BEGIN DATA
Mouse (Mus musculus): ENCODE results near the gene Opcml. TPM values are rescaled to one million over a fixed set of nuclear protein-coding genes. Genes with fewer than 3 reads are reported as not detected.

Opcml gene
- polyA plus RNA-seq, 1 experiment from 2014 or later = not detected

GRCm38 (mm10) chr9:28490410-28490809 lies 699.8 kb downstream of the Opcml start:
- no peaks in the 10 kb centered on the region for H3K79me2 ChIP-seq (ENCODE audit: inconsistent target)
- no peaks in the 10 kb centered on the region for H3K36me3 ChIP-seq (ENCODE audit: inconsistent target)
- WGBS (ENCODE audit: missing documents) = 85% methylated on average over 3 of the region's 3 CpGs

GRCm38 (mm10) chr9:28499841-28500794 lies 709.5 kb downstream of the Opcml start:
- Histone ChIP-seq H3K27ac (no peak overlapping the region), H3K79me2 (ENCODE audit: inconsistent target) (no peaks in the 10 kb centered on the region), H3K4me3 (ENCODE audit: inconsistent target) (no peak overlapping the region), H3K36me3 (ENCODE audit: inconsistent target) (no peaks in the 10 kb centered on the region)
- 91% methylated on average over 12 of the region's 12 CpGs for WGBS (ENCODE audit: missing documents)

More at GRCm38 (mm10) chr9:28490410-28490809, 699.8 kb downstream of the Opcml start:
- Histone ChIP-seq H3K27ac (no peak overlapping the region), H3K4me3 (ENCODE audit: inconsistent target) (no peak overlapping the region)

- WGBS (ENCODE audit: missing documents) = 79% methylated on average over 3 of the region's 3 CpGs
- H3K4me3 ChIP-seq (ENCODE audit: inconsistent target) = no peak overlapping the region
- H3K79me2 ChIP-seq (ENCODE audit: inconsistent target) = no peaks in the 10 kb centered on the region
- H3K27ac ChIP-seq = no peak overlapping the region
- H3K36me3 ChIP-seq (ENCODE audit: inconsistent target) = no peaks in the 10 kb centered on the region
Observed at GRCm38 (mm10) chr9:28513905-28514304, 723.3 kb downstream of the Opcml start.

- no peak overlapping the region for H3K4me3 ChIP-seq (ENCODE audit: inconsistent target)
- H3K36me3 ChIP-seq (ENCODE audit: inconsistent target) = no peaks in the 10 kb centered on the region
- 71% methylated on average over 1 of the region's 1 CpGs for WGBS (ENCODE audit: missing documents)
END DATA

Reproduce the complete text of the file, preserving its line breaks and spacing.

Mouse (Mus musculus): ENCODE results near the gene Opcml. TPM values are rescaled to one million over a fixed set of nuclear protein-coding genes. Genes with fewer than 3 reads are reported as not detected.

Opcml gene
- polyA plus RNA-seq, 1 experiment from 2014 or later = not detected

GRCm38 (mm10) chr9:28490410-28490809 lies 699.8 kb downstream of the Opcml start:
- no peaks in the 10 kb centered on the region for H3K79me2 ChIP-seq (ENCODE audit: inconsistent target)
- no peaks in the 10 kb centered on the region for H3K36me3 ChIP-seq (ENCODE audit: inconsistent target)
- WGBS (ENCODE audit: missing documents) = 85% methylated on average over 3 of the region's 3 CpGs

GRCm38 (mm10) chr9:28499841-28500794 lies 709.5 kb downstream of the Opcml start:
- Histone ChIP-seq H3K27ac (no peak overlapping the region), H3K79me2 (ENCODE audit: inconsistent target) (no peaks in the 10 kb centered on the region), H3K4me3 (ENCODE audit: inconsistent target) (no peak overlapping the region), H3K36me3 (ENCODE audit: inconsistent target) (no peaks in the 10 kb centered on the region)
- 91% methylated on average over 12 of the region's 12 CpGs for WGBS (ENCODE audit: missing documents)

More at GRCm38 (mm10) chr9:28490410-28490809, 699.8 kb downstream of the Opcml start:
- Histone ChIP-seq H3K27ac (no peak overlapping the region), H3K4me3 (ENCODE audit: inconsistent target) (no peak overlapping the region)

- WGBS (ENCODE audit: missing documents) = 79% methylated on average over 3 of the region's 3 CpGs
- H3K4me3 ChIP-seq (ENCODE audit: inconsistent target) = no peak overlapping the region
- H3K79me2 ChIP-seq (ENCODE audit: inconsistent target) = no peaks in the 10 kb centered on the region
- H3K27ac ChIP-seq = no peak overlapping the region
- H3K36me3 ChIP-seq (ENCODE audit: inconsistent target) = no peaks in the 10 kb centered on the region
Observed at GRCm38 (mm10) chr9:28513905-28514304, 723.3 kb downstream of the Opcml start.

- no peak overlapping the region for H3K4me3 ChIP-seq (ENCODE audit: inconsistent target)
- H3K36me3 ChIP-seq (ENCODE audit: inconsistent target) = no peaks in the 10 kb centered on the region
- 71% methylated on average over 1 of the region's 1 CpGs for WGBS (ENCODE audit: missing documents)